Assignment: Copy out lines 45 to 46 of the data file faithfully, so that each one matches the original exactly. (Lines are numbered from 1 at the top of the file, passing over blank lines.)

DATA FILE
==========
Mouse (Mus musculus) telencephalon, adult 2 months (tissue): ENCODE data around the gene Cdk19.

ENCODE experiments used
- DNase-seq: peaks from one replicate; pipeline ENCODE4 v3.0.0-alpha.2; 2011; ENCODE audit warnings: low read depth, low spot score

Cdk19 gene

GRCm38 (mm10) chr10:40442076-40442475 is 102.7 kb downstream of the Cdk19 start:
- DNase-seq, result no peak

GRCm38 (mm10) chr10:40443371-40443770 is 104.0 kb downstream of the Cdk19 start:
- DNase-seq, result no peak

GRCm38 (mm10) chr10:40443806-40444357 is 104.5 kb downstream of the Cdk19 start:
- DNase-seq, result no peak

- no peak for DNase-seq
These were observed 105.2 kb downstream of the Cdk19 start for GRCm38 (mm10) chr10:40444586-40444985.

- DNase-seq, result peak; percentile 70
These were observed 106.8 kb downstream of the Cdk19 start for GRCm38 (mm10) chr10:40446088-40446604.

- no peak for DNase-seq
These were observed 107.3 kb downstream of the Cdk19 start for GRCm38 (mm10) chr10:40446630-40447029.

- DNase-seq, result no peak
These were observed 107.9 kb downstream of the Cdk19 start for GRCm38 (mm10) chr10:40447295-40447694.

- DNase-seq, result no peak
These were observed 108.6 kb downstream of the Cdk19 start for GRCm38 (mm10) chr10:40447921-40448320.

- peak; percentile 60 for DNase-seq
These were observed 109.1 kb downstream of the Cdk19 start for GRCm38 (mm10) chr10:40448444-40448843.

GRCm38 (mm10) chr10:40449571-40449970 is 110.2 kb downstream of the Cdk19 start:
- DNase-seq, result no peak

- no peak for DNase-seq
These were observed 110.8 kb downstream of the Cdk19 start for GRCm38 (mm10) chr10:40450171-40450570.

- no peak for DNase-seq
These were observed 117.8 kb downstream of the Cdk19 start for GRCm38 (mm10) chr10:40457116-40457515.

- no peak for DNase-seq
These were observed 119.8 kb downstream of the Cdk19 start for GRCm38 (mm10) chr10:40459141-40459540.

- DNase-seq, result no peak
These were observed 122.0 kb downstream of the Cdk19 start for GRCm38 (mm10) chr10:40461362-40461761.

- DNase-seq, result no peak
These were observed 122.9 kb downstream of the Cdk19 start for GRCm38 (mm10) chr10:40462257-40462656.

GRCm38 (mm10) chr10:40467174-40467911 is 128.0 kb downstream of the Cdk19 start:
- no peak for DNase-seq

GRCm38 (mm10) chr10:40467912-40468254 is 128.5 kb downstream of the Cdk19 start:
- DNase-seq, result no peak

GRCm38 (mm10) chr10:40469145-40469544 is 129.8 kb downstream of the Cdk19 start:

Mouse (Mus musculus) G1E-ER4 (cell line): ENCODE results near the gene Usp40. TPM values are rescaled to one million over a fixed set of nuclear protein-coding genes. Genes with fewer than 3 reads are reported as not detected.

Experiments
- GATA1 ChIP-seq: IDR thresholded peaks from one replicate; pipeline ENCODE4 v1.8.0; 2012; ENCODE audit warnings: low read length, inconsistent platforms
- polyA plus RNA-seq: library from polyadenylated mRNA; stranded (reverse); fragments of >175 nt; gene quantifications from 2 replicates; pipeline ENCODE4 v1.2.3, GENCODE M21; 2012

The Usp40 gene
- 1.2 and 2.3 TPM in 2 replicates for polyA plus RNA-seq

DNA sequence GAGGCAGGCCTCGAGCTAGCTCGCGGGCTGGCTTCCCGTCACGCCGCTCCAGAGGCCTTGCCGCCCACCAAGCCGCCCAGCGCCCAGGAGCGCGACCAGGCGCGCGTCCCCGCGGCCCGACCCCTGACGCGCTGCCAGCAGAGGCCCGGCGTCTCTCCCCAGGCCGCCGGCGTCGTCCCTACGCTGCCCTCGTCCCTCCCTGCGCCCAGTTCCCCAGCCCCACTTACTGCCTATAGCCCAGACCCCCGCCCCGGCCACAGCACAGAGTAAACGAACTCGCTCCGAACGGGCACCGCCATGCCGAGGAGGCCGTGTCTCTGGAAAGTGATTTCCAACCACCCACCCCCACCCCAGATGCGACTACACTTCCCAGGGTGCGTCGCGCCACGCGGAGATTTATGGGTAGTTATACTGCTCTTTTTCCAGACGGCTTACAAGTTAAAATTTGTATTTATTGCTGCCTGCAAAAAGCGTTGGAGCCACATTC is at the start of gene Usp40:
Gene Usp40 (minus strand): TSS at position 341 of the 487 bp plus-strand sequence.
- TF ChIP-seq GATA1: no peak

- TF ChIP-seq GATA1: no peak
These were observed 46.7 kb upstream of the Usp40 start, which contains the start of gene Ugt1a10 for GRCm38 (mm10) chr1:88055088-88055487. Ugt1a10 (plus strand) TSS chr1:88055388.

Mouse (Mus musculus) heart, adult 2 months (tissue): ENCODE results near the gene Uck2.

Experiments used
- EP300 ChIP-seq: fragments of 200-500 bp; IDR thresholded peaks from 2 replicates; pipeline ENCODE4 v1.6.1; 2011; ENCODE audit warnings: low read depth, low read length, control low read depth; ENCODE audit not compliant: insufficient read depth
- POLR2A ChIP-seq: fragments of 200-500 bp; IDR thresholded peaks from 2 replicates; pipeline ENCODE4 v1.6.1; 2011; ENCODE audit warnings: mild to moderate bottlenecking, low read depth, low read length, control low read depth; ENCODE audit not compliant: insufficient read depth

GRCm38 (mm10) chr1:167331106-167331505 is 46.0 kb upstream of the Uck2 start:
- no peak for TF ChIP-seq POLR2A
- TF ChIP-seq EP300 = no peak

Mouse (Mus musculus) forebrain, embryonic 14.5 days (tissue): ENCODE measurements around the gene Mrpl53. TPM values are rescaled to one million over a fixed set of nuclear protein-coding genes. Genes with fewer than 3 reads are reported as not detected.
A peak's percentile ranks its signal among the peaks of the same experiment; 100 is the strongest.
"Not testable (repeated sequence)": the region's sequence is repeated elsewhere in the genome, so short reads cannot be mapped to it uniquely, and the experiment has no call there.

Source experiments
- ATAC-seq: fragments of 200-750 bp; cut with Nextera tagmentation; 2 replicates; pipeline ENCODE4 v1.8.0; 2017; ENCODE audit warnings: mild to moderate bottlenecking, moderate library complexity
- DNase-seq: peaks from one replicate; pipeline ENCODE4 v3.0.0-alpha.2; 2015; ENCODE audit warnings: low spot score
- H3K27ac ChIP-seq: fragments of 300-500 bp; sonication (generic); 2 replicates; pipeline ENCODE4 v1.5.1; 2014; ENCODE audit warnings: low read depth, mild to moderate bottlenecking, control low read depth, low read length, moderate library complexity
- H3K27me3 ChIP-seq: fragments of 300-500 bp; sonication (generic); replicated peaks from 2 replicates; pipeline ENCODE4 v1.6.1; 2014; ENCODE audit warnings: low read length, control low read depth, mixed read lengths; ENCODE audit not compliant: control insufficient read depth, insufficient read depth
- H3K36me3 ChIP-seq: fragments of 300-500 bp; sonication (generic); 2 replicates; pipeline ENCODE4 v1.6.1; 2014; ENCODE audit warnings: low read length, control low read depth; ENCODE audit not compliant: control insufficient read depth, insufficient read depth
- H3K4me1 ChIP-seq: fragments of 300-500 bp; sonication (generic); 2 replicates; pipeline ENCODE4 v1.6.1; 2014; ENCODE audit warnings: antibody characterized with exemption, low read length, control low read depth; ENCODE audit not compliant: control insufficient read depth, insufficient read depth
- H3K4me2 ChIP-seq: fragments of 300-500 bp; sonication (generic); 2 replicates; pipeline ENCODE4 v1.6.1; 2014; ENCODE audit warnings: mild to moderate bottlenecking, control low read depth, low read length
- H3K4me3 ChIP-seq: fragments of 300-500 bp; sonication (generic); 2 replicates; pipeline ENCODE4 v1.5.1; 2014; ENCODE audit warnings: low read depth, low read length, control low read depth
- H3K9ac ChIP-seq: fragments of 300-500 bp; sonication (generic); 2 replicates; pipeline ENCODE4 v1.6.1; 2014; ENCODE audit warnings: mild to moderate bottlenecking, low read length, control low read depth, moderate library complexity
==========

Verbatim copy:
- 1.2 and 2.3 TPM in 2 replicates for polyA plus RNA-seq

DNA sequence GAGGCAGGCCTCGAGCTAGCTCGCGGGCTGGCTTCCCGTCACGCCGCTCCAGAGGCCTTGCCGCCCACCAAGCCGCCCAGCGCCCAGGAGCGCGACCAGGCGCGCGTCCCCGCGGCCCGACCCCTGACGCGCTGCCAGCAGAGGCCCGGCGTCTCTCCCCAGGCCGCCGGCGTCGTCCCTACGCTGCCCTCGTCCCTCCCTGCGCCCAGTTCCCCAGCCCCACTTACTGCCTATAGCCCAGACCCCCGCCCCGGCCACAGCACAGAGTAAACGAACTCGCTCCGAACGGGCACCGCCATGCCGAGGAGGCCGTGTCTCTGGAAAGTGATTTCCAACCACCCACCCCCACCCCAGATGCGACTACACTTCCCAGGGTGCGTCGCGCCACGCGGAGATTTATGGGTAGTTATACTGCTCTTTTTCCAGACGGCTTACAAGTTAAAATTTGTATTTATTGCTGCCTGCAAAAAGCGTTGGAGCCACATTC is at the start of gene Usp40: